Do Your WBT Courses Put Learners to Sleep?


Unengaged e-learners do not learn; the course content skims lightly across their neural surfaces without leaving re-traceable neuron paths. Zzzz.

So what’s an instructional designer to do? Sweeten the course with flashy graphics, captivating video, and interesting sound effects? Nah. A sugar-coated sleeping pill goes down smoother, but still makes you doze off.

Stories Keep Learners Awake and Engaged

Remember two things:

  • The shortest path between a course objective and a human learner is a story (with apologies to Anthony de Mello)
  • When you make the learner’s self-interest the focus of every stop along that story path, everybody involved will be happy with the destination.

A learner-focused, job-relevant story presents course content in a way that requires learners to think through the process (not simply read a list) and practice activities (not regurgitate facts).

How to Build Learner-Focused Stories

Training stories transform paragraphs of dry abstractions into learning that is interactive and directly applicable to job functions. What are the essential components of effective learning stories?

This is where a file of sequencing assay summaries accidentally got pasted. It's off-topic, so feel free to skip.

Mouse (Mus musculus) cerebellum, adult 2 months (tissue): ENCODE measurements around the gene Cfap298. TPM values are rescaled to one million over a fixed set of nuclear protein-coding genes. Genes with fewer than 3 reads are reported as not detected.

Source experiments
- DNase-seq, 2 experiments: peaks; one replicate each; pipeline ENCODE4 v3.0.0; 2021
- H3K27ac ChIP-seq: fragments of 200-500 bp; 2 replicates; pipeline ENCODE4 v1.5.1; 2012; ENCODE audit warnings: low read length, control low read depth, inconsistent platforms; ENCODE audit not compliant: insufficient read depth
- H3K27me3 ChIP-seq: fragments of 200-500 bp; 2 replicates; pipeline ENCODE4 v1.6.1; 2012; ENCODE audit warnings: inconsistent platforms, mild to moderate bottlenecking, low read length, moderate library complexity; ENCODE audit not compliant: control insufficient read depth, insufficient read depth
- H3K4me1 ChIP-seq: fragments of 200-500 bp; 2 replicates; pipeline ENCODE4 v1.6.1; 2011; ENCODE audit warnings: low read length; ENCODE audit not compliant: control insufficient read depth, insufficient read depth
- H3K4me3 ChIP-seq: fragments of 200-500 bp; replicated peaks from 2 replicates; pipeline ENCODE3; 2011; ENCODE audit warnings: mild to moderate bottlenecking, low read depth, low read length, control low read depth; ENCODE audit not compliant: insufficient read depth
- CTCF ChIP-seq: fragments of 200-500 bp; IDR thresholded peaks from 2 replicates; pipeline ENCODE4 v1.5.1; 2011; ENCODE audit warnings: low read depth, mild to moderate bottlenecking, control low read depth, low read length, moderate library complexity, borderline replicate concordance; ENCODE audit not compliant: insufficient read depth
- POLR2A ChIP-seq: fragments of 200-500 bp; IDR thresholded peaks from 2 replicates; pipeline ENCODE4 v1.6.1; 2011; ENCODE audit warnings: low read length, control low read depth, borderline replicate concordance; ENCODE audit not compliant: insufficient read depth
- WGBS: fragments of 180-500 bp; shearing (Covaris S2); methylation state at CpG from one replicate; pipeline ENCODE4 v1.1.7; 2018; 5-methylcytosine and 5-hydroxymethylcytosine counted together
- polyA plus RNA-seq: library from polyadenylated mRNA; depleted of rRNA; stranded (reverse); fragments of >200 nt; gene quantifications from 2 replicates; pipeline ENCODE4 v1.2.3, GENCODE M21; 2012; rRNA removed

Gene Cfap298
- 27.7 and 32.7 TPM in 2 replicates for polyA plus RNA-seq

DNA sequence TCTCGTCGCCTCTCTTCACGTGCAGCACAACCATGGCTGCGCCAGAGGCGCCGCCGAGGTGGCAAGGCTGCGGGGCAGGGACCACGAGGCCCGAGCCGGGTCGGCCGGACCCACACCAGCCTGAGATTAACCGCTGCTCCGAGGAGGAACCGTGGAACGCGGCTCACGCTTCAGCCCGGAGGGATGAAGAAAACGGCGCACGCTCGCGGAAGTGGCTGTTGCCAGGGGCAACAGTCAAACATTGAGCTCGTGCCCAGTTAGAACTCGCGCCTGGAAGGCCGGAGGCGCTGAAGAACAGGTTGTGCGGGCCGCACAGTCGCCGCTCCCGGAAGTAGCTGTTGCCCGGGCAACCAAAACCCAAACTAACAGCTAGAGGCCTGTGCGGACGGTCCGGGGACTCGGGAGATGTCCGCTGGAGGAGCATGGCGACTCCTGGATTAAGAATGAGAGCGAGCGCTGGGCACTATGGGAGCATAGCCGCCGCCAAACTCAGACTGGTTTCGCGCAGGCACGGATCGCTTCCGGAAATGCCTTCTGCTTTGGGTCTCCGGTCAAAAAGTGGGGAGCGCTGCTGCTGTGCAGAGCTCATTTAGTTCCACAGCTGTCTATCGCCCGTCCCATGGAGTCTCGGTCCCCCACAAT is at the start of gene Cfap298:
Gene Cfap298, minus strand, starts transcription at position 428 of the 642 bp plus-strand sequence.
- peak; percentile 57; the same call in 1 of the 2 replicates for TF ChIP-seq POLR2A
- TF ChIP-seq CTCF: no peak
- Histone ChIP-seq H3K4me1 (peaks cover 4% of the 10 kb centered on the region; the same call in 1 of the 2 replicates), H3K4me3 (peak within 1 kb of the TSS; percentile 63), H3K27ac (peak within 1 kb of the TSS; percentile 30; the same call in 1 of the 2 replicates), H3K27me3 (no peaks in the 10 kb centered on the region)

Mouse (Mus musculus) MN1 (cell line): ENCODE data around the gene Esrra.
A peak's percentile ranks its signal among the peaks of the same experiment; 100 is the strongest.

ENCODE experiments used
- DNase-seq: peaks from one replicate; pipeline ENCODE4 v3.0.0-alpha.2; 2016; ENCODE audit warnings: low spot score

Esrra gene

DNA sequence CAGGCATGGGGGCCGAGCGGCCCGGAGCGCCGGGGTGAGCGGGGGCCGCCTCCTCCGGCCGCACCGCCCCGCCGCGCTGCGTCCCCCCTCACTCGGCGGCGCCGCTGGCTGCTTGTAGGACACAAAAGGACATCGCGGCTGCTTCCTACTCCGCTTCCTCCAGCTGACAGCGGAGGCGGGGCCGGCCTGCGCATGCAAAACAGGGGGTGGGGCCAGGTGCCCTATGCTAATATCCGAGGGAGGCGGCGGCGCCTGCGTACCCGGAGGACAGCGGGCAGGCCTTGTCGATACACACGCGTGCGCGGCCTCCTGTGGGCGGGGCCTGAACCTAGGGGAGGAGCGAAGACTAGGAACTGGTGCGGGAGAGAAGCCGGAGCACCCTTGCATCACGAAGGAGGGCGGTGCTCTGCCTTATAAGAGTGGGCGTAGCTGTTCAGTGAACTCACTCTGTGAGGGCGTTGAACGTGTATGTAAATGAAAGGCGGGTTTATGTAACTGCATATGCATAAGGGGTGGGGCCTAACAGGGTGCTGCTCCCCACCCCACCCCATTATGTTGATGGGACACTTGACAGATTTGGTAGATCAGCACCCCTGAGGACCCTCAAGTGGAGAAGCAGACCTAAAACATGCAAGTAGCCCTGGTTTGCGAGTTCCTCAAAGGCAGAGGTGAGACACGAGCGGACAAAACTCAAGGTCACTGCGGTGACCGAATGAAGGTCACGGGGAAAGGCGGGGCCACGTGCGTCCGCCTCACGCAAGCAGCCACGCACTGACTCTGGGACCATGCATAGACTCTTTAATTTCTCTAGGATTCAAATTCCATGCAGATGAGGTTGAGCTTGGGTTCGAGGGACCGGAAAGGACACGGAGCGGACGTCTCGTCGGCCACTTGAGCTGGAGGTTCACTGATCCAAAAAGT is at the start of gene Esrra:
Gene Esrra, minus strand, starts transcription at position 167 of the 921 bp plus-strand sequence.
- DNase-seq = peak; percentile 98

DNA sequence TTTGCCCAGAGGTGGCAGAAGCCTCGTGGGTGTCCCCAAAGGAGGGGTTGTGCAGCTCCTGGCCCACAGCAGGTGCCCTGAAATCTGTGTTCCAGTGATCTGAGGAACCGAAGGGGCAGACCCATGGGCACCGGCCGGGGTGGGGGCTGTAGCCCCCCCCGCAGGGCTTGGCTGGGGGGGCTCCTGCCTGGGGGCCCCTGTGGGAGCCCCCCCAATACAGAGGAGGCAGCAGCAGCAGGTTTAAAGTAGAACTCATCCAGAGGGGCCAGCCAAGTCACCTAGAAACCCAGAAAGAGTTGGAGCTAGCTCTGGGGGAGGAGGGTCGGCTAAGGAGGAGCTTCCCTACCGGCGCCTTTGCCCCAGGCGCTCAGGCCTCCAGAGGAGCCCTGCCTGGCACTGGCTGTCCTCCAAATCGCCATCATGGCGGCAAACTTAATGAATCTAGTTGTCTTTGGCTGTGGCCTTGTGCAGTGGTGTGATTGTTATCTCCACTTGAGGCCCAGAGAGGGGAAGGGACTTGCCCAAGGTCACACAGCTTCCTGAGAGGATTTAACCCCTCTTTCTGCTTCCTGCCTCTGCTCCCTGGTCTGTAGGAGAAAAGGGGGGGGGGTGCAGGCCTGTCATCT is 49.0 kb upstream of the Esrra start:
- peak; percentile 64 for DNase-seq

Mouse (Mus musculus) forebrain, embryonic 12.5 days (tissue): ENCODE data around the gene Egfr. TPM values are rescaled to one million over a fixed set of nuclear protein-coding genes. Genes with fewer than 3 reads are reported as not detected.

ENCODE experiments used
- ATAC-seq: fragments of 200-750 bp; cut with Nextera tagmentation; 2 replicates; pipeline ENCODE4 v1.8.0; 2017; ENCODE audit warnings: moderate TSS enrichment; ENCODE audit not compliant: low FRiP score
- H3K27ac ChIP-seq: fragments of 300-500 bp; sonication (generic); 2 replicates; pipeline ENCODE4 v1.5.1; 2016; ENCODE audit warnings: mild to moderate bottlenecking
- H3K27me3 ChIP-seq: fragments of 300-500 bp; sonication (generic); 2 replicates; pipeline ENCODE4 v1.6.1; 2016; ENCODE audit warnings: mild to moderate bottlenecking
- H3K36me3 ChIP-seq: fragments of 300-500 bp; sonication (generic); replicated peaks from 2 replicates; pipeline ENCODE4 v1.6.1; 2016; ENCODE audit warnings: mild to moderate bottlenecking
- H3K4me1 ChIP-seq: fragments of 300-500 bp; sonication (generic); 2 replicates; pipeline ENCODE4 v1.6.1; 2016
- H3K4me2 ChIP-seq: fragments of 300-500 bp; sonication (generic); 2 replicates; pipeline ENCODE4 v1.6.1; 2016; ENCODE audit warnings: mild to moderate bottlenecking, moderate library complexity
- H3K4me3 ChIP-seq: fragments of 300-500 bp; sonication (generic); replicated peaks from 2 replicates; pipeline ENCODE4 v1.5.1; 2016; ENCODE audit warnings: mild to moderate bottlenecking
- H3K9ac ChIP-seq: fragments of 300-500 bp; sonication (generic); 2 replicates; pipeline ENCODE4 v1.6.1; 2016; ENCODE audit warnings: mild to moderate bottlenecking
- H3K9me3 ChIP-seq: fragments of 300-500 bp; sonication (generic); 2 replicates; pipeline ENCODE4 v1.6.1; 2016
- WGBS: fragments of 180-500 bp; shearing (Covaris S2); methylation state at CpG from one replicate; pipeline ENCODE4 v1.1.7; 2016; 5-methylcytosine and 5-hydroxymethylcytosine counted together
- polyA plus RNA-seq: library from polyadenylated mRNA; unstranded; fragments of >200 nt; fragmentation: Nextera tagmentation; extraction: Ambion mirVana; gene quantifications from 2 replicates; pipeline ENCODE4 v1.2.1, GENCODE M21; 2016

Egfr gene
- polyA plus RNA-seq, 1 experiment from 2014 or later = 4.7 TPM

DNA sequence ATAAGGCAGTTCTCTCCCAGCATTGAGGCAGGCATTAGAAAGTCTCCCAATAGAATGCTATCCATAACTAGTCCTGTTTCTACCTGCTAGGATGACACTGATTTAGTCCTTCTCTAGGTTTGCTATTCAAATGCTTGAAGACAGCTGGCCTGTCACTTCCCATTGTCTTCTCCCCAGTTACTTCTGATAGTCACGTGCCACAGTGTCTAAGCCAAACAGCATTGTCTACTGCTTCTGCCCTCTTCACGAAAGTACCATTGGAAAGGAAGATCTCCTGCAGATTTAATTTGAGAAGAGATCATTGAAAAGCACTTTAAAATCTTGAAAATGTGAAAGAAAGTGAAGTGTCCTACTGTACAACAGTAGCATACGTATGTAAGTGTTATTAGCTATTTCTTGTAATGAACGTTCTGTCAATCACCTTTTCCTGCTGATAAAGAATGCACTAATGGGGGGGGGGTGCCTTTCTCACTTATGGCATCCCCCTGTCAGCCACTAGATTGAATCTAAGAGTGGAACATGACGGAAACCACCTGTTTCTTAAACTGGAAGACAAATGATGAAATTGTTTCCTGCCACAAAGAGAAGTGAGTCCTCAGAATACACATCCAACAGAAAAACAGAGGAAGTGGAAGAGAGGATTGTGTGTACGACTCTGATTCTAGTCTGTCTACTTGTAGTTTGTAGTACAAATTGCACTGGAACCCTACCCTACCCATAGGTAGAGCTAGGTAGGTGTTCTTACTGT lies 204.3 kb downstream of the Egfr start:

• Learner perspective (course design from the learner’s point of view)
  • Learner engagement (job-relevant activities that allow the learner to be hands-on)
  • Logical sequencing (step-by-step scenarios that enable the learner to think through the process)

Let’s look at the steps involved in crafting learner-focused stories for e-learning courses.

  1. Adopt a learner’s perspective.
    This goes without saying, but I’m saying it anyway:  Get to know your audience. If you want to understand what is meaningful to learners:

    • Figure out a way to sit where they’re sitting and find out what they need.
    • Design training activities based on job-relevant objectives.
    • Make sure every objective has a corresponding activity (or set of activities) for practice (exercise) and/or assessment (evaluation).
  2. Weave the activities into a story, one step at a time.
    Most tasks are multi-step procedures. At each step in your training story:

    • Allow the learner make meaningful decisions and
    • Provide intelligent feedback that shows the consequences of each choice.

This very simple and basic example of an interactive,  learner-oriented story requires learners to make decisions before they click to proceed.  I used the interactive story creation software Twine to create the branching options.  Check out the tool and let us know what you think.  Or better yet, improve on my effort; create and share your own branching scenario.

Have fun!